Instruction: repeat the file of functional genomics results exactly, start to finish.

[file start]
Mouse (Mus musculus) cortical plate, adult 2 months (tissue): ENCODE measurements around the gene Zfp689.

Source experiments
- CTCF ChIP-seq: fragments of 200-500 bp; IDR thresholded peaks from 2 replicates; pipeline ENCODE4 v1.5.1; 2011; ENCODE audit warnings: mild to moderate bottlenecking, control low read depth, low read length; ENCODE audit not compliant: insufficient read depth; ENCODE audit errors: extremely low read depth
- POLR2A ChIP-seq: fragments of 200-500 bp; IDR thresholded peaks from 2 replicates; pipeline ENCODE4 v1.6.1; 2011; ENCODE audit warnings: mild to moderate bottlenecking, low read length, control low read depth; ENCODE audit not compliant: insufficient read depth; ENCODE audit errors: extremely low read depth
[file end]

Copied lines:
Mouse (Mus musculus) cortical plate, adult 2 months (tissue): ENCODE measurements around the gene Zfp689.

Source experiments
- CTCF ChIP-seq: fragments of 200-500 bp; IDR thresholded peaks from 2 replicates; pipeline ENCODE4 v1.5.1; 2011; ENCODE audit warnings: mild to moderate bottlenecking, control low read depth, low read length; ENCODE audit not compliant: insufficient read depth; ENCODE audit errors: extremely low read depth
- POLR2A ChIP-seq: fragments of 200-500 bp; IDR thresholded peaks from 2 replicates; pipeline ENCODE4 v1.6.1; 2011; ENCODE audit warnings: mild to moderate bottlenecking, low read length, control low read depth; ENCODE audit not compliant: insufficient read depth; ENCODE audit errors: extremely low read depth